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Florida’s outdoors has positive impact on people and economy

As I See It

Tuesday, April 12, 2011

Media contact: Rodney Barreto

Florida attracts people who enjoy the outdoors: anglers trying to lure the big one, birdwatchers waiting in silence, kids trying to catch a glimpse of everything from manatees and alligators to Mickey Mouse, retirees who saved a lifetime to come down, and people from all walks of life wanting to enjoy our warm rays and vast outdoor recreational opportunities.

Our state is known for hosting millions of visitors each year - some 41 million, to be exact.     

We are lucky to live in a state that affords us the opportunity to enjoy the outdoors most months of the year. Just ask those visiting from the North. Where else can you experience temperatures in the 80s in the middle of February?  While it is no secret that Florida has diverse recreational resources, what you might not know about the fiscal impact of fishing, hunting and wildlife viewing in Florida could surprise you.

Fish and wildlife contribute to Florida's tourism industry. Each year, $20 billion and 250,000 jobs come directly from fish and wildlife in the state, and an additional $18 billion and another 200,000 jobs are the indirect benefit of boating in state waters.

The Florida Fish and Wildlife Conservation Commission (FWC) oversees these waterways and protects fishing and hunting resources for this generation and beyond. Those of us who work for the FWC are thankful that we get to enjoy the fruits of our labor while positively impacting others by creating jobs and revenue.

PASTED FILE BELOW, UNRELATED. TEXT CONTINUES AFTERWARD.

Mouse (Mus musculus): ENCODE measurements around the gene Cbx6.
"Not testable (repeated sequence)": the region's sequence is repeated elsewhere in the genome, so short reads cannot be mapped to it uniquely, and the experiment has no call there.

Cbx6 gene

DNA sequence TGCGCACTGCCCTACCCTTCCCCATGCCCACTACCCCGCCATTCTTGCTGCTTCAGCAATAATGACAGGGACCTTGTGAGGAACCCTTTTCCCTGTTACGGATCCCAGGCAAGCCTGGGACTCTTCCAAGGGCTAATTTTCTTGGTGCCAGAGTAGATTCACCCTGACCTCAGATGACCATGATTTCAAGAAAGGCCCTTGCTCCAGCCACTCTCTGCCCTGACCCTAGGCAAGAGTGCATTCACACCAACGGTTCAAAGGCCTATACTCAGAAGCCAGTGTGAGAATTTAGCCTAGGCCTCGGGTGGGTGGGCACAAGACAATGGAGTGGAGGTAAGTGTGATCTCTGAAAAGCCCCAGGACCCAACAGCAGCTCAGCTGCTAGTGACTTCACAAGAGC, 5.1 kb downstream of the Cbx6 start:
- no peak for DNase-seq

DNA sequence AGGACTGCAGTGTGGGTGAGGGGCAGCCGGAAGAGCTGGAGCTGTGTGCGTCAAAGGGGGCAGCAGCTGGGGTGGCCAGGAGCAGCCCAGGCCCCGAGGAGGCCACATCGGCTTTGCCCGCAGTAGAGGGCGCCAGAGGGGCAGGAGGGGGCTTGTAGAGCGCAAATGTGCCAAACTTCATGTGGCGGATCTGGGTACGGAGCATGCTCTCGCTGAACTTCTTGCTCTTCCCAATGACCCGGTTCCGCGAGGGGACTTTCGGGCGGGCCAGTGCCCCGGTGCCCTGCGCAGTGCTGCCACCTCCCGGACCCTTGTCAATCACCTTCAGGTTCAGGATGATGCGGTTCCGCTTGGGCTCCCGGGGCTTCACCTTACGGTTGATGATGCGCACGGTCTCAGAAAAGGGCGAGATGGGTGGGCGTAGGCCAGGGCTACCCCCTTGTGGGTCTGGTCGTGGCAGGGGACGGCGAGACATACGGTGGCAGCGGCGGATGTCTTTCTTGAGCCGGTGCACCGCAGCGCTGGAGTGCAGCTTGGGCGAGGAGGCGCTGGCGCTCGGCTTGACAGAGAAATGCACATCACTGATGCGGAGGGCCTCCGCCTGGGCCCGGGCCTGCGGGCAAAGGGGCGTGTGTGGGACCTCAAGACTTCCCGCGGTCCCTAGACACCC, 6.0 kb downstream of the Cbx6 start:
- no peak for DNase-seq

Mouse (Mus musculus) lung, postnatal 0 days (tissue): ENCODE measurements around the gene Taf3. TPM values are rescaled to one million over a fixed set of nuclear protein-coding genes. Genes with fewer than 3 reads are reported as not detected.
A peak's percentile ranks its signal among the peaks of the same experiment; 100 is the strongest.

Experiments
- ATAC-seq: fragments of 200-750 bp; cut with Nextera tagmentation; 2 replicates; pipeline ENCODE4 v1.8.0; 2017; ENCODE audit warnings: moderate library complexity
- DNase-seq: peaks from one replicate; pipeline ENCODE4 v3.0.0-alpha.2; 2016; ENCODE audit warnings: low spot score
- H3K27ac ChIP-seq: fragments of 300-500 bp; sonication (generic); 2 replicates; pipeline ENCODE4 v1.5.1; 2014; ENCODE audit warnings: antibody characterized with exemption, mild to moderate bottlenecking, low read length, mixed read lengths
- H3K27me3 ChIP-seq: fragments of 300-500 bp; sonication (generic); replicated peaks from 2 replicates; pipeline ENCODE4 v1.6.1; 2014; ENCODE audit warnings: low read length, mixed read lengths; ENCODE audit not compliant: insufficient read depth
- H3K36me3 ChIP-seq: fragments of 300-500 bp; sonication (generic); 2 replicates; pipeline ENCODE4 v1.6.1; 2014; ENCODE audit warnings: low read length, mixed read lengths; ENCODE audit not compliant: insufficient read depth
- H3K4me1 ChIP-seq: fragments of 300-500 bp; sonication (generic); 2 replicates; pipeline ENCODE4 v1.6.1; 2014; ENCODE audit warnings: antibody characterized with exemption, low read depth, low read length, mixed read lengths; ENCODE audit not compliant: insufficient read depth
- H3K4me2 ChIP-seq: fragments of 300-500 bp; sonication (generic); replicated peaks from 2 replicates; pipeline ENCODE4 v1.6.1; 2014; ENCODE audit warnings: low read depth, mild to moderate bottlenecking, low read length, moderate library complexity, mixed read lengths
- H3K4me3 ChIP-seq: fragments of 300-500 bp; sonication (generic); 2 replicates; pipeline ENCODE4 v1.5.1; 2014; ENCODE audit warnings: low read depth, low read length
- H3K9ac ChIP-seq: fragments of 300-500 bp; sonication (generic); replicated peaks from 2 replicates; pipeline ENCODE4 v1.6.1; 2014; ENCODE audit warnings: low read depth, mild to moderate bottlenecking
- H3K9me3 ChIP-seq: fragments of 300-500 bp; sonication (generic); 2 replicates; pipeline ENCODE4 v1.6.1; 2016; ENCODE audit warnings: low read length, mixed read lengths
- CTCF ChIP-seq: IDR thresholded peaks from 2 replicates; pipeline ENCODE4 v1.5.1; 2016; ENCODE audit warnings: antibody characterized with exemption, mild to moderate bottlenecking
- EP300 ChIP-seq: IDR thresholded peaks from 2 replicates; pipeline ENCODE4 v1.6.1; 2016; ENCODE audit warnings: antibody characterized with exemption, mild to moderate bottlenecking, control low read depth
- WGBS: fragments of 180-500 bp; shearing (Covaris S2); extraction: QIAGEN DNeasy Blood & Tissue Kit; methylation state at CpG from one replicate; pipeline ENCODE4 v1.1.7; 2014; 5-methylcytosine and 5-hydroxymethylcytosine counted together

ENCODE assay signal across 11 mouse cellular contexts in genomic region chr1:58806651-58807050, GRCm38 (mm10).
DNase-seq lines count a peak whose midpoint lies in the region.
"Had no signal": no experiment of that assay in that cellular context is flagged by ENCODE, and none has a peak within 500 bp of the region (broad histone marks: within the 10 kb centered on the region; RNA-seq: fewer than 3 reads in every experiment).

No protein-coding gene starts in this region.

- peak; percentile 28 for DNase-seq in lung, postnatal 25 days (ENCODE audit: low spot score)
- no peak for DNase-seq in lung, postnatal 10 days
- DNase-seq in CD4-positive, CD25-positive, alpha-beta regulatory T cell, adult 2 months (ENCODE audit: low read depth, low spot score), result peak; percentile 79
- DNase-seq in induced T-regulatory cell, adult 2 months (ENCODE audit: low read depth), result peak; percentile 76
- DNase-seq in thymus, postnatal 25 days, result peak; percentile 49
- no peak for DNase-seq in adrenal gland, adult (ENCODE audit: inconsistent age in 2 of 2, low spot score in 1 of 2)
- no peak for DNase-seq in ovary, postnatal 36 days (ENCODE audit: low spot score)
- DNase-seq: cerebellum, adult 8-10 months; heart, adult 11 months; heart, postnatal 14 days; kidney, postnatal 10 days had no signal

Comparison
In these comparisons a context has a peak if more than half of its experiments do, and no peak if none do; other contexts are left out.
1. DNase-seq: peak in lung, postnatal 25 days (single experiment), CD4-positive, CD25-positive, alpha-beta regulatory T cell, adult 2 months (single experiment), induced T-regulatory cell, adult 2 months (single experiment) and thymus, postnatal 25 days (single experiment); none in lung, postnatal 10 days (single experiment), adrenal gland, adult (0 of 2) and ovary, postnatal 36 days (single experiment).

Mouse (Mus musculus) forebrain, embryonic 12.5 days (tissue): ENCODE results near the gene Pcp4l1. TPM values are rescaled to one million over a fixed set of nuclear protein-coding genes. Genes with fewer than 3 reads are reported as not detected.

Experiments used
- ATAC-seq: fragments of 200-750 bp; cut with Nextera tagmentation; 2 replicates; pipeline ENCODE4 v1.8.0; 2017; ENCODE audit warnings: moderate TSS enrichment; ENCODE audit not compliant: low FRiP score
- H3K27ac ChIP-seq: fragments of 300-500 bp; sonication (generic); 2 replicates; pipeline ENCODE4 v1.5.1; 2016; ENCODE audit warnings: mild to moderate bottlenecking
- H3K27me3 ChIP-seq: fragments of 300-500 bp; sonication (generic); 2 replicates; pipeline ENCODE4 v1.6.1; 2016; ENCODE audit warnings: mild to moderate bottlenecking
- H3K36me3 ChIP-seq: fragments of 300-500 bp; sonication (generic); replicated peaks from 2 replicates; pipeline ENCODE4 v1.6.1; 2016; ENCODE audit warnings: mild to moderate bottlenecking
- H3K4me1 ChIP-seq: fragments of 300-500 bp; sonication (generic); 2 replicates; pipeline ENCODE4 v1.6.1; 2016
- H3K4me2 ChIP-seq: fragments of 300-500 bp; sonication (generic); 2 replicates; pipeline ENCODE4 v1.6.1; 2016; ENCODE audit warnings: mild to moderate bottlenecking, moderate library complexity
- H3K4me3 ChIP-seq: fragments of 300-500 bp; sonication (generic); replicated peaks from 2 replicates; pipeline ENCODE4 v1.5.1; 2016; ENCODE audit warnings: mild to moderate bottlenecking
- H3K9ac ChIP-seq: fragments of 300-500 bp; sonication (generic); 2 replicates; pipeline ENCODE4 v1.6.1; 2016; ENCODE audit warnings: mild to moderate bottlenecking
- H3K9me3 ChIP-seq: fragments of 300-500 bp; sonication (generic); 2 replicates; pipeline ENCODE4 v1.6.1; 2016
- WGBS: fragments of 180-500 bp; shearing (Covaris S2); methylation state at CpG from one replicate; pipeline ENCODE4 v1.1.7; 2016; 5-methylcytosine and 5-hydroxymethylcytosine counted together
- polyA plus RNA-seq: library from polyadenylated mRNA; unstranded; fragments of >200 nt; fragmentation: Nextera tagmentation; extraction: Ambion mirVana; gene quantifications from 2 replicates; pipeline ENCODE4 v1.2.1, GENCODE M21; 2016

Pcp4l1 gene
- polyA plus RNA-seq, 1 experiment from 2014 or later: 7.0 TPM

In fiscal year 2011-12 alone, the combined revenue from recreational fishing license sales and federal aid through the Sport Fish Restoration Program is projected to be $45,229,260. In today's economy, where Florida families are doing more with less, I am proud that the FWC does its part every year to contribute to the state's economy in a winning way.

Wildlife viewing is a significant economic engine in Florida, accounting for $5.6 billion and 51,367 jobs of the $20 billion and 250,000 jobs noted earlier. The Great Florida Birding and Wildlife Trail represents only one aspect of wildlife viewing enjoyed by residents and visitors alike. The FWC partnered with the Wildlife Foundation of Florida and the Florida Department of Transportation to create this network of 500 birding sites and 2,000 miles of self-guided highway trails throughout Florida.

During the February FWC Commission meeting in Apalachicola, my fellow commissioners and I experienced first-hand the impact of fishing and its role in the economy of the quaint fishing community. We heard from residents and business owners as we conducted our meetings, toured an oyster-processing company alongside Gov. Rick Scott and enjoyed lunch from the local bounty. The community depends on the marine life in its estuaries and Gulf waters.

Apalachicola is a piece of Florida locked away in time, guided by the traditions of years past. It rejuvenates us and reminds us of the importance of what we do at the FWC. We take our responsibilities to heart as we consider those who enjoy what Florida has to offer and those who make a living from its harvest.

FWC Facts:
Navigation charts identify seagrass beds as light green or marked as "grs" on the chart.

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